Robo-waiter serves up a taste of the future Newest server at Korean eatery works well with others, never calls in sick

A Winnipeg restaurant’s newest waiter has four wheels and a battery life of 16 hours.

Read this article for free:


Already have an account? Log in here »

To continue reading, please subscribe:

Monthly Digital Subscription

$4.75 per week*

  • Enjoy unlimited reading on
  • Read the E-Edition, our digital replica newspaper
  • Access News Break, our award-winning app
  • Play interactive puzzles

*Billed as $19.00 plus GST every four weeks. Cancel anytime.

Hey there, time traveller!
This article was published 30/03/2022 (426 days ago), so information in it may no longer be current.

A Winnipeg restaurant’s newest waiter has four wheels and a battery life of 16 hours.

Dirk Wang hasn’t yet named his robotic assistant. Still, the automaton has become well-known at Hong Du Kkae, a Korean eatery, this winter. It’s creating an in-person dining presence that has lacked over the past two years, Wang said.

“(The) last couple days, since we have the robot, we’ve got some more traffic here,” he said. “I’m glad about that.”

Wang called the bot “easy to use” at his 2241 Pembina Hwy. space Wednesday.

Hong Du Khae owner, Dirk Wang and his son Ricky Wang, hang out with their newly hired robotic server. (Mike Sudoma / Winnipeg Free Press)

He presses a button on the robot’s screen — “table4” — and the machine rolls off to the corresponding table.

As it moves, it plays soft music and exhibits a digital face, complete with blinking eyes and smiling mouth. It can hold four trays, meaning Wang could program it to visit four of the restaurant’s 13 tables in one trip.

“Your delicious meal is here,” a woman’s voice announces as the bot reaches its destination.

It will wait for guests to grab their trays and press “OK” on the screen before wheeling back to Hong Du Kkae’s front counter.

Wang got the idea while on a family vacation in Vancouver last summer. He visited a restaurant with similar bots; the children he was with were thrilled.

Wang’s friend, who lives in Vancouver, offered to sell him one. Keenon Robotics makes the machines.

“I did some research, saw they’re working well, and we just purchased (one),” Wang said.

He had to shell out $26,000, so it wasn’t a snap decision.

The newest hire at the Hong Du Khae restaurant, delivers food to patrons Kyle Penner and Frances Magnaye. (Mike Sudoma / Winnipeg Free Press)

Wang and his wife Michelle bought Hong Du Kkae in the summer of 2020, in the midst of the COVID-19 pandemic. They own a nearby logistics store.

“When they (were selling), we just thought, ‘Well, OK, should we get it?’” Wang said.

There’s been little dine-in traffic over the past two years, he said. But, the robot seems to be creating a buzz.

The non-human server is about 4 ft. tall and has sensors near the ground. Hong Du Kkae also has sensors attached to its ceiling; GPS helps the bot get around. It will stop if something comes in its way, and if there’s space, it will manoeuvre around the object.

“If it’s busy, the robot can help (the waiter) to make his life better.”–Dirk Wang, owner of Hong Du Khae

Wang said it’s the first of its kind in Winnipeg. It was programmed last month, and it’s not a replacement for red-blooded staff, he said.

“We don’t have issues (with) hiring,” he said, adding there’s a crew of 12 people.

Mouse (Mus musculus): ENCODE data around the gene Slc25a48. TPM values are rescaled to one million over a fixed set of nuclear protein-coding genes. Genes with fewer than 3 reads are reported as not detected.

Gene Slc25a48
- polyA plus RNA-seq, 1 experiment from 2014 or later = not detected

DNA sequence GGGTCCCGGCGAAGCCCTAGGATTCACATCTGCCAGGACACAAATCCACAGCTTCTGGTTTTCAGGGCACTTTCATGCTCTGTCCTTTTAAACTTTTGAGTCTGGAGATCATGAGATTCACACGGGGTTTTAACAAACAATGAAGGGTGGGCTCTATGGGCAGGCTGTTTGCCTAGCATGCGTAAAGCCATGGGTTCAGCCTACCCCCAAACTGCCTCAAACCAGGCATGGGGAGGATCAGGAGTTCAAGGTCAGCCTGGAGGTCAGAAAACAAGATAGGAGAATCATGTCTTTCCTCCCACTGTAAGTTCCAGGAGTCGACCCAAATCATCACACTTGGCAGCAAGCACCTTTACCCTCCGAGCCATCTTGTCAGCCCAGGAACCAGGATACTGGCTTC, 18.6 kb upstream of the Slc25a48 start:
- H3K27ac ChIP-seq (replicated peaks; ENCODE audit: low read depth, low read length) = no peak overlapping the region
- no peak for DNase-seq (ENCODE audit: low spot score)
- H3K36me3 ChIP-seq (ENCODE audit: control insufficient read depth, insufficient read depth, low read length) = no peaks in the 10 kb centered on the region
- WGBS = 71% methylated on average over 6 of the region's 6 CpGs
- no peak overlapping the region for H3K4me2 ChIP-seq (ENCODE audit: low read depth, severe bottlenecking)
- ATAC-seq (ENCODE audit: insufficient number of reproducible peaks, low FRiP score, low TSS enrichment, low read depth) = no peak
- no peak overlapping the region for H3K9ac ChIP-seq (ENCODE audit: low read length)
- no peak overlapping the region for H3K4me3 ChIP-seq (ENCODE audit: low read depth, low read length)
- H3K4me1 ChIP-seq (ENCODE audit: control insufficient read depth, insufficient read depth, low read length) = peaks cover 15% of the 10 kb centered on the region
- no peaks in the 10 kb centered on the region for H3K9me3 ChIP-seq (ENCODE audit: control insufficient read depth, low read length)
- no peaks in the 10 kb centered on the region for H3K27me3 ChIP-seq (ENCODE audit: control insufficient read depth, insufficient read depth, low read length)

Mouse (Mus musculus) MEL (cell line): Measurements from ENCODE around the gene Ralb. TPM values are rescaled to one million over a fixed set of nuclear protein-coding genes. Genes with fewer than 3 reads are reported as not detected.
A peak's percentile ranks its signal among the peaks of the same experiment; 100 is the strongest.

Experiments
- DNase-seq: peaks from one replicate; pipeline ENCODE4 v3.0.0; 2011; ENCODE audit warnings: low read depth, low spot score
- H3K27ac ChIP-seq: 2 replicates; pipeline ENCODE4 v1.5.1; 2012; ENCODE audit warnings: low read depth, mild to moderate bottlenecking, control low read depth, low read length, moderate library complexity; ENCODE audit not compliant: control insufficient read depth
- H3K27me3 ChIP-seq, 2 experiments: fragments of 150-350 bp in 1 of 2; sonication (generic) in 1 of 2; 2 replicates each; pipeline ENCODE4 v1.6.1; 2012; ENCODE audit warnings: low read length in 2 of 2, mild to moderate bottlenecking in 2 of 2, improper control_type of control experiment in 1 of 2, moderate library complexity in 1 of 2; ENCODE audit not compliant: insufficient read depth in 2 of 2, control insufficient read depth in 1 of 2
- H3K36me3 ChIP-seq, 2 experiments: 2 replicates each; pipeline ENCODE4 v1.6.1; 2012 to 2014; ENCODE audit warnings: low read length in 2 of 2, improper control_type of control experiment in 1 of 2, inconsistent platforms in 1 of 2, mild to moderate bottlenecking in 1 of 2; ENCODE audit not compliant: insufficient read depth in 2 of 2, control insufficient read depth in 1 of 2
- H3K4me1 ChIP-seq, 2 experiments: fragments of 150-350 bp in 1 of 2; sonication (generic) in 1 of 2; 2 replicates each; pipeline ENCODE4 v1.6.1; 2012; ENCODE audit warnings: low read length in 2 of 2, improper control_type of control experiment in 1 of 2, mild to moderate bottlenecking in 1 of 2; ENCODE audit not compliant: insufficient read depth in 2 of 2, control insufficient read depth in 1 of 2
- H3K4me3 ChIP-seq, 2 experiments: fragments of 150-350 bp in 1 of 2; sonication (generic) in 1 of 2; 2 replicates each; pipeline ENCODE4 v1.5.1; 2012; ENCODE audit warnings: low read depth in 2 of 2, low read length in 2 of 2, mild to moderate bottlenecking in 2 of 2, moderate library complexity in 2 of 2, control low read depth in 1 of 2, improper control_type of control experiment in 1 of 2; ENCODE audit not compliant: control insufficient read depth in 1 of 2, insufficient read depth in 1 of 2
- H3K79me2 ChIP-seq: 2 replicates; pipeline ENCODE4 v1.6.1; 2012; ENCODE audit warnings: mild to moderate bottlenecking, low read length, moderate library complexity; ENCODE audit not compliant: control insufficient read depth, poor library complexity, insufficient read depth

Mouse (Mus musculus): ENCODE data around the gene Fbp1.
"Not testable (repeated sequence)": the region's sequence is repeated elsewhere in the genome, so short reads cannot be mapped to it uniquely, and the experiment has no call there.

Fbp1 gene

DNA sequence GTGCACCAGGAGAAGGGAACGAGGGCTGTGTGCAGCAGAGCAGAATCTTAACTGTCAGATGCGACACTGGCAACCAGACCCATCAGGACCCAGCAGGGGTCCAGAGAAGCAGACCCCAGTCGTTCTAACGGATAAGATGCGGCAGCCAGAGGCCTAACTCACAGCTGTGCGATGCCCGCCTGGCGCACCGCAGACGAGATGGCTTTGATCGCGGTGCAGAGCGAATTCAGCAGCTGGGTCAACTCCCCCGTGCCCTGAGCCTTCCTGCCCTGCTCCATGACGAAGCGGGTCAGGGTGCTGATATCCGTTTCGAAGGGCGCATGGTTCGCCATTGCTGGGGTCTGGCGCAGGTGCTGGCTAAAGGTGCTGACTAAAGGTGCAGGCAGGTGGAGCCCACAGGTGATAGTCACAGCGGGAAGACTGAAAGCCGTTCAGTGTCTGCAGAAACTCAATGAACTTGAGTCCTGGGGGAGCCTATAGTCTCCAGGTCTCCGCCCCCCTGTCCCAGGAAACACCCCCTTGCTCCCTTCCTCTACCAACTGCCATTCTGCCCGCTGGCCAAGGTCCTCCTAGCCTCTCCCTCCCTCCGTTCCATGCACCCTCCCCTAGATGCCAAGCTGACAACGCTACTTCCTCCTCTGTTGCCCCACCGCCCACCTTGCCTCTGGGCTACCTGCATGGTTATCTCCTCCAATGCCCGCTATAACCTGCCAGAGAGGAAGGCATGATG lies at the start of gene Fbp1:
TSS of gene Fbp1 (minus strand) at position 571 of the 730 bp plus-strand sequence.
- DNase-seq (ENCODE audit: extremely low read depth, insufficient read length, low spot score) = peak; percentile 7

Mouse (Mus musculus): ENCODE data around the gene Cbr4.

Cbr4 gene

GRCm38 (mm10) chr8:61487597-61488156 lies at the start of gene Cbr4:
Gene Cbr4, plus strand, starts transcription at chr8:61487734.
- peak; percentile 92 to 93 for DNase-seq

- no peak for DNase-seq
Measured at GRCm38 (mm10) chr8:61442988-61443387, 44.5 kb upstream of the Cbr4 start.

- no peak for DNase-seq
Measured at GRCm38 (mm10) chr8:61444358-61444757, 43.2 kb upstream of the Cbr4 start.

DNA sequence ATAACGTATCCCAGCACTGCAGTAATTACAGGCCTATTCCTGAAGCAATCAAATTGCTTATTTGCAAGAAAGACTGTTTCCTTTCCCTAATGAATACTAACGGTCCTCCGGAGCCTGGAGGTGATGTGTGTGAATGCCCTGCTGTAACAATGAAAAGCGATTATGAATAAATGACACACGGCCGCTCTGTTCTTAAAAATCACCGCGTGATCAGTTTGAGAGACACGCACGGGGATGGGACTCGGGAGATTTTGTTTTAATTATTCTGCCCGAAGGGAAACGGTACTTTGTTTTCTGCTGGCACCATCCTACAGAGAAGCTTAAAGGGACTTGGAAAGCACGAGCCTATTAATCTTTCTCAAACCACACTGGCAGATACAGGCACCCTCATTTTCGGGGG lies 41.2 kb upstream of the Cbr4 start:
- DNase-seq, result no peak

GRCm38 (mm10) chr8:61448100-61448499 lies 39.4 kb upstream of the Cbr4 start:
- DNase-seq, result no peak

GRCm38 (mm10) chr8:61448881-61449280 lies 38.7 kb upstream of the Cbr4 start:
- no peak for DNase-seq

Often, only one server is working due to few dine-in customers, Wang said. They must answer the phone and take orders in addition to bringing out food, getting patrons’ bills and cleaning.

“If it’s busy, the robot can help (the waiter) to make his life better,” he said. “The robot can directly go serve the people.”

John Ru, who works at Hong Du Kkae, calls the automaton “a really good partner.”

“Especially in rush times, it’s really efficient,” Ru said.

John Ru, a cook at Hong Du Khae, loads up the un-named robot server to take an order to a table. (Mike Sudoma / Winnipeg Free Press)

He’d like to see the machine converse with diners in the future. It can be programmed to say different things — on Wednesday, it said “Blah, blah, blah, I am a robot” — and humans can speak through it by inserting a USB with their voice recordings.

Wang said he doesn’t plan to buy another bot of this kind — there’s no room. But, he has friends with bigger restaurants who are looking at doing so, he said.

“If (it’s) difficult to find people, (a) robot may be another option,” he added.

Automation has been in the restaurant industry for many years, but there will always be a need for human servers, according to Shaun Jeffrey, the CEO of the Manitoba Restaurant and Foodservices Association.

“Automation will never replace the hospitality part of the hospitality industry,” he said. “Most people go to restaurants for that one-on-one interaction with a person you haven’t seen in a while, and a lot of times, you even have those favourite servers.”

Robots are more present in the fast-food sector, where an emphasis is on quick orders, Jeffrey said.

“I don’t know how or where I’d even start in putting this type of technology into some of the restaurants I worked in,” he said, adding some full-service spaces have too much bustle.

Still, it’s something to look at for the future, he said. Each business is different and would need to see if automation suits them, he added.

Gabrielle Piché

Gabrielle Piché

Gabby is a big fan of people, writing and learning. She graduated from Red River College’s Creative Communications program in the spring of 2020.

Report Error Submit a Tip